Photo by Max Sulik on Unsplash


If you are an American of Mexican descent and were born in West Texas in the early part of the 1950’s, here’s a few things we might have in common. 

By Abel Cruz 

We might have lived in substandard housing supplied by the white farmer while our parents and older siblings worked his land, a barrio, a labor camp, or in a neighborhood mostly segregated from the white or Anglo parts of town. Most of us were labeled as being “Mexicanos” and “pobres”.


Many of our parents had immigrated from Mexico, but not all. Many had been born in this country and were migrant agricultural workers who moved from town to town, state to state during the summer months or harvest season, eventually settling down in one of those towns and looking for more stable work in construction, manual labor jobs, or perhaps in a cotton gin, or cotton compress.


Here’s a few more similarities: If your parents were no longer migrating, you were enrolled in the first grade sometime around the late 50’s. Shortly after starting public school, some names were changed from Jorge to George, from Juan to John, from Maria to Mary, Alberto to Albert, and so on. The first time we spoke Spanish, the teacher took notice and admonished us, told us that we were in America now, implying that we were not born here, and we should speak English only. The fact that we were born in America was one of those facts that was never mentioned or reinforced by the teachers.   

As we got older, many of us continued working in the fields in the summer, chopping away at those weeds with our “azadon”, before the weeds suffocated the cotton plants. And the white farmer, “el viejo” as we all called him, was always lurking, making sure we kept chopping and moving, chopping, and moving…


We listened to Tejano and Norteno music and drank water from the communal water jug tied to the “troqueros” pickup truck. The cotton rows were called “surcos”, and on some days, the heat along with the endless rows of cotton plants was unbearable. But we did what we had to do in order to survive. 


By virtue of being born a different skin color with a Spanish surname, we were tagged as Mexicans, wetbacks, illegals, illegal aliens, greasers, beaners, etc. That is a strong indication that we were seen as anything but what we really were, which is American.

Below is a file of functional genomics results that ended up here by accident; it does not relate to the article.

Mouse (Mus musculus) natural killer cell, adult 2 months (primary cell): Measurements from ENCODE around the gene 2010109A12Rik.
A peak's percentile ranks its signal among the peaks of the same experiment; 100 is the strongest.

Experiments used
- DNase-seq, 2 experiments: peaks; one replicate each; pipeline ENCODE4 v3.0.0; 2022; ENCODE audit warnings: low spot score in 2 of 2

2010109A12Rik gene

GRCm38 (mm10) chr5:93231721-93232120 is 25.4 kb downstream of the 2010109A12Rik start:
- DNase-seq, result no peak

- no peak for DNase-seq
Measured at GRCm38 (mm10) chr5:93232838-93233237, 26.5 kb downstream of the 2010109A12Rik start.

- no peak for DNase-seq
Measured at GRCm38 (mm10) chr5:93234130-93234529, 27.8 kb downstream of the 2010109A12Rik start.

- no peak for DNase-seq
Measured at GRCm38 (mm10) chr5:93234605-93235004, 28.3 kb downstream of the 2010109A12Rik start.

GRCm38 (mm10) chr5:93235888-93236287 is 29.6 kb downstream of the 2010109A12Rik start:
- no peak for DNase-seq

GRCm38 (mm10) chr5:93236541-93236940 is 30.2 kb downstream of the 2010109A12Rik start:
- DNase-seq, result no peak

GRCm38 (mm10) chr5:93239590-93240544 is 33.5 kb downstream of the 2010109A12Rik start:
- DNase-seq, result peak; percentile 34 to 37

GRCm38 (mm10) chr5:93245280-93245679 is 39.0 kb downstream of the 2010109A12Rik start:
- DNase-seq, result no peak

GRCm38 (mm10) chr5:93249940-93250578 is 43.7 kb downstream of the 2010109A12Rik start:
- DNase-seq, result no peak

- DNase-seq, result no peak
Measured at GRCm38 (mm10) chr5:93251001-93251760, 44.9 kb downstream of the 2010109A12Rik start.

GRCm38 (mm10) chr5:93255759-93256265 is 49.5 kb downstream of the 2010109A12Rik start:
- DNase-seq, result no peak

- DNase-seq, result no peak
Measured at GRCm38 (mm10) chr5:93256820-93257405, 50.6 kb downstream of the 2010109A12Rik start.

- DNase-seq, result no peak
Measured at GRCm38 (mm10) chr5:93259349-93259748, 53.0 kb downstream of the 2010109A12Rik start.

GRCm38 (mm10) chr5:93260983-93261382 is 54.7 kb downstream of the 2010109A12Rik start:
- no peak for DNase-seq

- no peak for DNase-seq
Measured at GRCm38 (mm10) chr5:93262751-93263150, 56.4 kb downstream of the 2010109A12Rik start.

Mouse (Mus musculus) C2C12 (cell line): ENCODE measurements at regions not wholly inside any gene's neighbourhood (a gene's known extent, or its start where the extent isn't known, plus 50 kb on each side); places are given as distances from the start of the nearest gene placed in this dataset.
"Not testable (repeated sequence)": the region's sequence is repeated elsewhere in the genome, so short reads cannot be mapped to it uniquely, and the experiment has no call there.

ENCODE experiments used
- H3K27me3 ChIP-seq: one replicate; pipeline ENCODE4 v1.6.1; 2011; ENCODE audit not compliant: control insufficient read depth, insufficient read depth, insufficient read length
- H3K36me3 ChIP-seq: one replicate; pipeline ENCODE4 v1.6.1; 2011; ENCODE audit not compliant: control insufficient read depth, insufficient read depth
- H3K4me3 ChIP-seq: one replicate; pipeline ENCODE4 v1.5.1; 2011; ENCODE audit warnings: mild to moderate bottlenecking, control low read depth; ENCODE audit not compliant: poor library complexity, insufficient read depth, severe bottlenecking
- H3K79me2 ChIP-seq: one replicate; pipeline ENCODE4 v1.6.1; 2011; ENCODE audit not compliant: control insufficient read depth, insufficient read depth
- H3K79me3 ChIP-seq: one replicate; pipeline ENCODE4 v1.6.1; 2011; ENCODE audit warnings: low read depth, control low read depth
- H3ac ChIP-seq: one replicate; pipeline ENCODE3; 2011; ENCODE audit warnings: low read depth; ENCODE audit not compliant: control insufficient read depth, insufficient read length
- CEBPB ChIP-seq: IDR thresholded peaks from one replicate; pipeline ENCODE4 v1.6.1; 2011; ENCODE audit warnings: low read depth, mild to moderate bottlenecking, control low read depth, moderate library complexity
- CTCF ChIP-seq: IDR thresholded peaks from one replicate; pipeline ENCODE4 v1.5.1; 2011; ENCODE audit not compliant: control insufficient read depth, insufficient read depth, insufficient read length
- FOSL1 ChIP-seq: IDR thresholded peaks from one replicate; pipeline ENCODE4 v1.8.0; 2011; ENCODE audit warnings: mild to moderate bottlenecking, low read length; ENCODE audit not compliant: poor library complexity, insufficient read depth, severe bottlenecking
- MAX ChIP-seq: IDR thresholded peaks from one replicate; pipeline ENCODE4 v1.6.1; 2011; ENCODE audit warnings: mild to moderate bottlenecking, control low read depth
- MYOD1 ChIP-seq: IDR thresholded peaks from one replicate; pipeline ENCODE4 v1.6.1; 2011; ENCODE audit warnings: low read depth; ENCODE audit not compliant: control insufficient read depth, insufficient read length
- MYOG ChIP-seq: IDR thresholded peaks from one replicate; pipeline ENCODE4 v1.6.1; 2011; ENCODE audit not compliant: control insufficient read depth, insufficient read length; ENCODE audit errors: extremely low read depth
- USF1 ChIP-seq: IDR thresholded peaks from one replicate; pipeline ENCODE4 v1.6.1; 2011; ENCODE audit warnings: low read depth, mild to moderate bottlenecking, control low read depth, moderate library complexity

Prior to our entry into the American public school system though, we hadn’t really noticed that we were different because we all looked like each other in the barrios or wherever we lived. At home, we called each other by our given name or nickname, mixing Spanish with the little English we were starting to learn either from our older siblings or neighborhood kids. We spoke “chuco”, slang words that we picked up from the older “batos”. 


So, you’re probably wondering why this matters? Aside from our personal history and experiences, which are invaluable and part of who we are, our social, cultural, and chronological history may be just as important.


The social and cultural history we share is what I call our common bonds. Those shared bonds are how we are viewed and treated by the larger society we live in. And they also form our attitudes and beliefs when it comes to our work life, our civic life, and at times even determine whether we succeed or fail in certain areas of our lives. 

Starting this week, it’s my pleasure to announce that I will be writing a monthly column for Hola Texas called “Our Common Bonds”. 


My mission will be to inform and enlighten readers about our history, both from a historical event, and social perspective. But also, how that history has shaped who we are as Mexican Americans, or Chicanos, if you prefer that label, as I do. 

I plan to explore and write about historical events like the Mexican American War which began in 1846, the Treaty of Hidalgo, its implications and broken promises, the American political ploy called Manifest Destiny, in which God was used by American politicians and President James K. Polk, to steal land from Native Americans and Mexico.


And also, about our recent history like the Chicano Movement and the Raza Unida era. I’ll also write about our real history, our customs, and our traditions.  

History can be boring sometimes, but I’ll do my best to keep you engaged and hopefully we’ll all learn some things that we didn’t know before and how they can still add value to our present lives. I sincerely hope you’ll join me. 

Hasta la proxima!

Our Common Bonds is a monthly opinion and commentary column written by Abel Cruz. He is a freelance writer, and the opinions expressed in his column are his own and do not necessarily represent the views of Hola Texas, its Publisher, Advertisers, or anyone else associated with Hola Texas. 

The writer can be contacted via email at


(We all have a personal history growing up Hola invites to share your story with us)

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